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Commissioner says passenger service at airport not popular
by Tom Spigolon
December 18, 2013 02:08 PM | 1692 views | 0 0 comments | 16 16 recommendations | email to a friend | print
The county commissioner representing the area surrounding Silver Comet Field said he hopes Delta Air Lines’ CEO understands not all Paulding residents were represented by Chairman David Austin’s recent letter denouncing the Atlanta-based company for opposing possible passenger service at the west Paulding airport.

Post 2 Commissioner Todd Pownall said last week he wrote the letter to Delta CEO Richard Anderson earlier this month because Austin’s earlier letter appeared to come from the entire county commission and “people of Paulding County.”

“It says to the Delta CEO that that was not the view of the board of commissioners, that is not my view and that is not the view of the citizens of Paulding, and especially the ones in my area,” Pownall said.

Pownall said he had “hundreds” of phone calls, texts and emails supporting his position against establishment of commercial air service at the five-year-old facility off Rockmart Highway.

“Even the people who say they might be OK with [commercial service], they’re saying the way it was done was wrong and it’s got to stop,” he said.

Some county residents have criticized the method used to secure a lease and development agreement with Silver Comet Partners. Its leader, Brett Smith, said he was working to attract a commuter airline, in addition to aerospace industries, to land slated for development adjacent to the airport.

Airport officials signed the lease in November 2012 and Silver Comet Partners did not make its plans public until October of this year. Members of the board overseeing airport operations said the vote for the lease was taken publicly and negotiations were done in a manner similar to recruitment of any potential employer.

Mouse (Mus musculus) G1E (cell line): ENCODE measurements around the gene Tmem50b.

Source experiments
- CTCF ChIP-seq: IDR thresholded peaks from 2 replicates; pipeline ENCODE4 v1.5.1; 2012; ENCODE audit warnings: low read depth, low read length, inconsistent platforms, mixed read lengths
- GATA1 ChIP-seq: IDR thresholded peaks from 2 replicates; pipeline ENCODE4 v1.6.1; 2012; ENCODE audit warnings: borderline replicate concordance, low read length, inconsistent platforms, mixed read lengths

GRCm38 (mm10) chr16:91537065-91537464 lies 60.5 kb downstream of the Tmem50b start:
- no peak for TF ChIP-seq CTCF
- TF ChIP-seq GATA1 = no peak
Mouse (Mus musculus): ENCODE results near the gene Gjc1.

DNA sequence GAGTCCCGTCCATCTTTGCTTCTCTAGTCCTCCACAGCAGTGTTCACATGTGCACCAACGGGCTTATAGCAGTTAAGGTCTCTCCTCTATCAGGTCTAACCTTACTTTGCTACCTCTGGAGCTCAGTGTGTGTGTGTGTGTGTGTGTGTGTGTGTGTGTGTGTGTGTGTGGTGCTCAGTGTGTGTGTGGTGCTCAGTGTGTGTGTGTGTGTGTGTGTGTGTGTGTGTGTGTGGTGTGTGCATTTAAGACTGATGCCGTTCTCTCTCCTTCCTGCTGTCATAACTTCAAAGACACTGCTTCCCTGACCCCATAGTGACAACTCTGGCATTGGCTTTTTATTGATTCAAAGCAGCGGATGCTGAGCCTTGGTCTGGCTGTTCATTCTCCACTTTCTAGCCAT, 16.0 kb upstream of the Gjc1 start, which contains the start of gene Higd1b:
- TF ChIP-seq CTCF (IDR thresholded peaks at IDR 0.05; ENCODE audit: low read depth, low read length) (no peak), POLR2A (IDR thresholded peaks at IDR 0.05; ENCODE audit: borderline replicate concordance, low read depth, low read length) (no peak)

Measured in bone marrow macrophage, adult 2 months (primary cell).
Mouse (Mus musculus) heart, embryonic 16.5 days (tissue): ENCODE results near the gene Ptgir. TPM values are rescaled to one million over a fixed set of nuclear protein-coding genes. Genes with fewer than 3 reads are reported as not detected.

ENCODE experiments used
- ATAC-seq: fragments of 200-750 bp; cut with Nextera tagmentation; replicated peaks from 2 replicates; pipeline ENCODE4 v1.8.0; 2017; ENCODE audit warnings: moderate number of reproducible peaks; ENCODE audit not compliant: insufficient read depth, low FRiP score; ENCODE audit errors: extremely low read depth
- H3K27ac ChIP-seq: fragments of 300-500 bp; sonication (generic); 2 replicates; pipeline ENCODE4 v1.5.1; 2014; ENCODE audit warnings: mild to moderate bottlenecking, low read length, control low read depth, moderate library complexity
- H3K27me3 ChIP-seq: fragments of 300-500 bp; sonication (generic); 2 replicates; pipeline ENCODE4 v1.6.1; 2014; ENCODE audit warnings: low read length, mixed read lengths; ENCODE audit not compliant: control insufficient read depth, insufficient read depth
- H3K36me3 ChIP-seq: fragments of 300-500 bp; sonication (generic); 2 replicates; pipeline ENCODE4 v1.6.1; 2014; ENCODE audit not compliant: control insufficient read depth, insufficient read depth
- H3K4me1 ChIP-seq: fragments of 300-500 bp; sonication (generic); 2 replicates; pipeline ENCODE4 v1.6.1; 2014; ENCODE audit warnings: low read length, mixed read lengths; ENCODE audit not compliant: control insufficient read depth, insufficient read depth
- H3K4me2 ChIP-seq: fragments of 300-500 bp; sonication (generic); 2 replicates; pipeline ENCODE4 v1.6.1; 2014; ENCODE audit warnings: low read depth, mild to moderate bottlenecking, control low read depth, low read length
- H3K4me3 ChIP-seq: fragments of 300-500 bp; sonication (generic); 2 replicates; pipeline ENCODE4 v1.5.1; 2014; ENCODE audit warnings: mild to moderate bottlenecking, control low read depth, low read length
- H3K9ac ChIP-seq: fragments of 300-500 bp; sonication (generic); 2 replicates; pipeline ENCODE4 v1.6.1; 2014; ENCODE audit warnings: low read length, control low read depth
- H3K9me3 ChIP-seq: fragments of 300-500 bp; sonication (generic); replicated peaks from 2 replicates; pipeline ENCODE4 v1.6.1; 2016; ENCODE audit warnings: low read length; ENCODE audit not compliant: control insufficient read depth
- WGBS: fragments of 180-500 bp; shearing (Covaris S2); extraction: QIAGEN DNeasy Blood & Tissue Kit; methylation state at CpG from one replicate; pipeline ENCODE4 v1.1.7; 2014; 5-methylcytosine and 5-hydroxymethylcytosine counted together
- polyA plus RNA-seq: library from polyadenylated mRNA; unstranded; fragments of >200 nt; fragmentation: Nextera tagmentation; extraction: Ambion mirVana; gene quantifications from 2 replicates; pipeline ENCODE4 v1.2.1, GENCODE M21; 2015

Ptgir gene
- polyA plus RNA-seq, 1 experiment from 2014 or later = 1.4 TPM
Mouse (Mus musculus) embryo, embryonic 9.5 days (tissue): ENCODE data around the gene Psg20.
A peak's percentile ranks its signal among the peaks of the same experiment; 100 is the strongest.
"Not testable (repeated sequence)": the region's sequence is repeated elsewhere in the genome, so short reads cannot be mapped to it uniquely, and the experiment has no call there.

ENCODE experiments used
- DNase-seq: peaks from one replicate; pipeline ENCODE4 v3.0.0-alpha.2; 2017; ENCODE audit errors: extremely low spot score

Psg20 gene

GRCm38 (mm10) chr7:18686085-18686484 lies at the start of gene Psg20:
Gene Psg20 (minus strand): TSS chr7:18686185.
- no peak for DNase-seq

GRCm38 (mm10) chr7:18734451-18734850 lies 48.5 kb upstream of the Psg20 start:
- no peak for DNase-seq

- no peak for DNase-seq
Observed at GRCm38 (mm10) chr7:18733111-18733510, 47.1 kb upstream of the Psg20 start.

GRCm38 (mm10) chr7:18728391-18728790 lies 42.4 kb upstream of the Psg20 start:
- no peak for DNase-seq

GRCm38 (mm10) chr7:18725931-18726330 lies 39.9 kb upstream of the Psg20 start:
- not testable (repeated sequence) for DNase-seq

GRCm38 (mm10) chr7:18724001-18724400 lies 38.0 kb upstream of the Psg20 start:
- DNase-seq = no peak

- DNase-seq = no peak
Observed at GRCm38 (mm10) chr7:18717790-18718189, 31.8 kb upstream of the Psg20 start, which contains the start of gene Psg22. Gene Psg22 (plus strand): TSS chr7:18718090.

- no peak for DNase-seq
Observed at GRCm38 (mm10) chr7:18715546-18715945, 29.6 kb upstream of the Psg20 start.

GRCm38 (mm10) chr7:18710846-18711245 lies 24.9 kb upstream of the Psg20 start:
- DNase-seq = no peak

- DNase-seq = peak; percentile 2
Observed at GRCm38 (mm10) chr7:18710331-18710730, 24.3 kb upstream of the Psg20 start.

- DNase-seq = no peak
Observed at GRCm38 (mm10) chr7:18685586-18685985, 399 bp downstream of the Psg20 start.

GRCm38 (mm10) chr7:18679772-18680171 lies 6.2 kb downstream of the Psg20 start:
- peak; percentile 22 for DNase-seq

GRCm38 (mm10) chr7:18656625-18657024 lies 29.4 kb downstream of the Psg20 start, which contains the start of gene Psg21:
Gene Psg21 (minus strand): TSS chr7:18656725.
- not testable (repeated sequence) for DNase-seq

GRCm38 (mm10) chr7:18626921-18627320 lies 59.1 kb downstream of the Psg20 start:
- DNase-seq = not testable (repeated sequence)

In addition, Paulding resident Sue Wilkins said she and Anthony Avery plan soon to appeal a Paulding judge’s recent ruling in favor of a bond sale for expansion of the airport’s taxiway.

“We totally believe we’re justified in having the bond denied,” Wilkins said in explaining why they would continue the legal fight against the funding mechanism they maintain would help open the airport to commercial traffic.

The fight may require moving to an appellate court, she said.

“It’s far from over,” Wilkins said. “We’re just going into round two, that’s all.”

Airport officials already have secured a loan up to $1 million from the Paulding County Industrial Building Authority for the construction if they cannot get the bond funding – meaning the runway expansion would occur regardless of bond approval.

Wilkins said she opposes both the bonds and the $1 million loan because both use publicly-backed funding.

“If they do it without the bonds, it won’t be on the taxpayers’ backs,” she said.

She also questioned why airport officials were not taking up Smith’s recent offer. Smith said at a Paulding Chamber of Commerce meeting in November his company was willing to provide funding for the taxiway if the bond funding was not available. Airport officials have said they wanted to seek Industrial Building Authority or bond funding.

“We were all quite surprised that they had to go back on the citizens’ tax dollar when Brett Smith publicly announced that he would come up with the money,” Wilkins said.

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